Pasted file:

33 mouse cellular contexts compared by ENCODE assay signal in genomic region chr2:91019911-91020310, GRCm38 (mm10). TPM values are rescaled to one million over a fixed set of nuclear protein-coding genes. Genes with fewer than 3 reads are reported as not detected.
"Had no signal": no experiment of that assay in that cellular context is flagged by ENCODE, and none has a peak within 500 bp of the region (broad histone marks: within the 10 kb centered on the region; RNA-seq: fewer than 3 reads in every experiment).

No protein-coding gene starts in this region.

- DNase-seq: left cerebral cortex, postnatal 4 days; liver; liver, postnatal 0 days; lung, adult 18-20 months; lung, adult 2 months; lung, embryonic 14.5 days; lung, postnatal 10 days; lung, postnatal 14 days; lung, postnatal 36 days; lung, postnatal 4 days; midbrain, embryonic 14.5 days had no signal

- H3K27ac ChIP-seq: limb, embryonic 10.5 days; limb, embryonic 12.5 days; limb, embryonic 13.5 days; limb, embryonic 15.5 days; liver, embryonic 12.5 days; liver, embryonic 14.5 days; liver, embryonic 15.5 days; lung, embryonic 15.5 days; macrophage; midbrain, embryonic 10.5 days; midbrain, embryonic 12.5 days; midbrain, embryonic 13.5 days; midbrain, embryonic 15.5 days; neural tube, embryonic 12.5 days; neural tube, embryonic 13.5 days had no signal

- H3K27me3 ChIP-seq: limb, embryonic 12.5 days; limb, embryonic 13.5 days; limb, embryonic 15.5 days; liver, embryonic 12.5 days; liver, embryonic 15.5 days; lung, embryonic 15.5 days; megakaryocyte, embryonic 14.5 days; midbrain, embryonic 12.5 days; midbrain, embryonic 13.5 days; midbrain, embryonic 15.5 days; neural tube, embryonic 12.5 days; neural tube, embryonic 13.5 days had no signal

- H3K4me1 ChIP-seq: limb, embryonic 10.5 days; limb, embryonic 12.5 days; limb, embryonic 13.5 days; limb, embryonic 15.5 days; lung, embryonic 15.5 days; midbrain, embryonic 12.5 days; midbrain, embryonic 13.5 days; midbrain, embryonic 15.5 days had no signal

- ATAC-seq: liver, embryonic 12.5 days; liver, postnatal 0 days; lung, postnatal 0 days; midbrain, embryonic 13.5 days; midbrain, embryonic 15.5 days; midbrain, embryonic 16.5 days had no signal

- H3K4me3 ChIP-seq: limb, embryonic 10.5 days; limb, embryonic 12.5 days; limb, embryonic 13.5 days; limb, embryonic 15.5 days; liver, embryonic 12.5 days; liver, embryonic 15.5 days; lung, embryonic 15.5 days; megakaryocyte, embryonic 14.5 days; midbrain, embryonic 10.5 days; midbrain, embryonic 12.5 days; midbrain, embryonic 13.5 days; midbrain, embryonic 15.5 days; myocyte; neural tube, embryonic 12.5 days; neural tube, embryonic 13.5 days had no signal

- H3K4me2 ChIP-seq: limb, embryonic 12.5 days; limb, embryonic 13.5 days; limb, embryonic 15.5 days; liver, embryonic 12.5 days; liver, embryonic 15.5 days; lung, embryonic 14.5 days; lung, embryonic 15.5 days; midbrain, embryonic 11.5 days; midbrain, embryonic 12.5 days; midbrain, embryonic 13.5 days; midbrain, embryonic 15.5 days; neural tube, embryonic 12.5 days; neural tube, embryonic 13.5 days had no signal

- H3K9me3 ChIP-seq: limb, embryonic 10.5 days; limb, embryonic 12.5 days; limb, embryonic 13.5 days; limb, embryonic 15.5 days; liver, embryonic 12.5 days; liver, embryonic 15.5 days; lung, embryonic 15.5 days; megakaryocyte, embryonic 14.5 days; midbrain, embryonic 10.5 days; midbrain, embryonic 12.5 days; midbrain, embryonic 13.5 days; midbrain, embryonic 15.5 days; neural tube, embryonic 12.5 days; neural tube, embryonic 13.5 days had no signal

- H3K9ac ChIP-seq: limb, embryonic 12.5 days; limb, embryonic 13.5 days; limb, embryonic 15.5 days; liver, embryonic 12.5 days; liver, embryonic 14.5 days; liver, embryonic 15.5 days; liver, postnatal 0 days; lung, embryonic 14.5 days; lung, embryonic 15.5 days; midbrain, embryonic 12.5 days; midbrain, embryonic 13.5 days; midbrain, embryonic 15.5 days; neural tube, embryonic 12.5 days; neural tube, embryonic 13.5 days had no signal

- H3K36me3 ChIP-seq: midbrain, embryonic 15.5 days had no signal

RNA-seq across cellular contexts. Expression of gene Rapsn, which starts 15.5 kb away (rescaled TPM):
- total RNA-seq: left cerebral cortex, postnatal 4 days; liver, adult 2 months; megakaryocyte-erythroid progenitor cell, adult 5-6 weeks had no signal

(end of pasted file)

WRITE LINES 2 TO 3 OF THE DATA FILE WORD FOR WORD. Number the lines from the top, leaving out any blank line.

"Had no signal": no experiment of that assay in that cellular context is flagged by ENCODE, and none has a peak within 500 bp of the region (broad histone marks: within the 10 kb centered on the region; RNA-seq: fewer than 3 reads in every experiment).

No protein-coding gene starts in this region.